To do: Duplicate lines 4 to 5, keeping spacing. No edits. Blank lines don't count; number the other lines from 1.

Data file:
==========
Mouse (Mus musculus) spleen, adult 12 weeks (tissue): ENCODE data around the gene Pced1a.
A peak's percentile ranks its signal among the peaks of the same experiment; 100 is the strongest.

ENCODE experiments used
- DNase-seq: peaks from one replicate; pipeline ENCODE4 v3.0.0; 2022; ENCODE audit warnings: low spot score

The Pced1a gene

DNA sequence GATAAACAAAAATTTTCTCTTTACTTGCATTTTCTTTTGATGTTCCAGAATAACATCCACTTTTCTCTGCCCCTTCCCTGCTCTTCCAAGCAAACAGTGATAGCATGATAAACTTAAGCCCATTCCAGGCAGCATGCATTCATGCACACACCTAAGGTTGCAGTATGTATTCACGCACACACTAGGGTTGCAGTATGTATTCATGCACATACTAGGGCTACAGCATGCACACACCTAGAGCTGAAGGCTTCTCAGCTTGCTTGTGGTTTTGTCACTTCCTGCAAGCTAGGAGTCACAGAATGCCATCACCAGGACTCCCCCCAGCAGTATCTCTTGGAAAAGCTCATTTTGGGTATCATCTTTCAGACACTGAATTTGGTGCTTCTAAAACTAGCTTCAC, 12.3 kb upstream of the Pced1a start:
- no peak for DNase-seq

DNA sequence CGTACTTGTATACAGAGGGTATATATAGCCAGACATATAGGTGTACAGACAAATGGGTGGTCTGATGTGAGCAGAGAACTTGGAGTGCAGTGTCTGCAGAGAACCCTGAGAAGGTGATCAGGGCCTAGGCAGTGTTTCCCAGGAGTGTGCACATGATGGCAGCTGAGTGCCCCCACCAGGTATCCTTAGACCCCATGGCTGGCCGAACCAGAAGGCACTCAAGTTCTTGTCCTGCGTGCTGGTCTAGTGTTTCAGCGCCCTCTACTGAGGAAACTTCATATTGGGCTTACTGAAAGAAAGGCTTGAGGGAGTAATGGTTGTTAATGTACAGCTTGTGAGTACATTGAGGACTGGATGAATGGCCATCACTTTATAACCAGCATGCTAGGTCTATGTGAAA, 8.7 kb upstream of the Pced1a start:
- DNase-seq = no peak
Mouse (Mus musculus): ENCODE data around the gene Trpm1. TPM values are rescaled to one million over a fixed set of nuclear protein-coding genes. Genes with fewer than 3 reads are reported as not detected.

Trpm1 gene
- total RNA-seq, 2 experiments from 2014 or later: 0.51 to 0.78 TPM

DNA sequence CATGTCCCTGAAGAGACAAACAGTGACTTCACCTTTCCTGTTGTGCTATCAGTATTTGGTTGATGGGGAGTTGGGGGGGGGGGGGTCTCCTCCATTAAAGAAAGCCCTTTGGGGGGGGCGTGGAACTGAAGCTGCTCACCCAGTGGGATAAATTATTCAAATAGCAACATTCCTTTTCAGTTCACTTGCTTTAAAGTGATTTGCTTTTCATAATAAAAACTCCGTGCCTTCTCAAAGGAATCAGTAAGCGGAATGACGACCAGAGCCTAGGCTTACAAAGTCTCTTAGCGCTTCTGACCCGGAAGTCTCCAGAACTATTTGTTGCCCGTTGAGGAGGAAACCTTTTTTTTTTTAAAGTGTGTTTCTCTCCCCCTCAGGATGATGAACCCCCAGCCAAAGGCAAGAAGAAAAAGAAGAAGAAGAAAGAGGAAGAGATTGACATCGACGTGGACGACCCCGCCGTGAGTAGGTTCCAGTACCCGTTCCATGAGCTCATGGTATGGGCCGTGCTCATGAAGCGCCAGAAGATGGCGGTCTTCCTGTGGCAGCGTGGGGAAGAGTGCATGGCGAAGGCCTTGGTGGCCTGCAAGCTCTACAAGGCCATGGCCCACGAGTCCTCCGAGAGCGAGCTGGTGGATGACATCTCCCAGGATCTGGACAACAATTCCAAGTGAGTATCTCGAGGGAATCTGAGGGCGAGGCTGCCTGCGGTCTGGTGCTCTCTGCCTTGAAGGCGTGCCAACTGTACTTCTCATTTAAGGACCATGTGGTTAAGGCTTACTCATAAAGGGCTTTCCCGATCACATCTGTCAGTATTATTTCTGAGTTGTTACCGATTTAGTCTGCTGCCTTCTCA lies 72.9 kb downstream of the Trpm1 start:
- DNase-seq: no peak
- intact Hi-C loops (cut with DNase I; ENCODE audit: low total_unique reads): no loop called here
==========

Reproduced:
- DNase-seq: peaks from one replicate; pipeline ENCODE4 v3.0.0; 2022; ENCODE audit warnings: low spot score

The Pced1a gene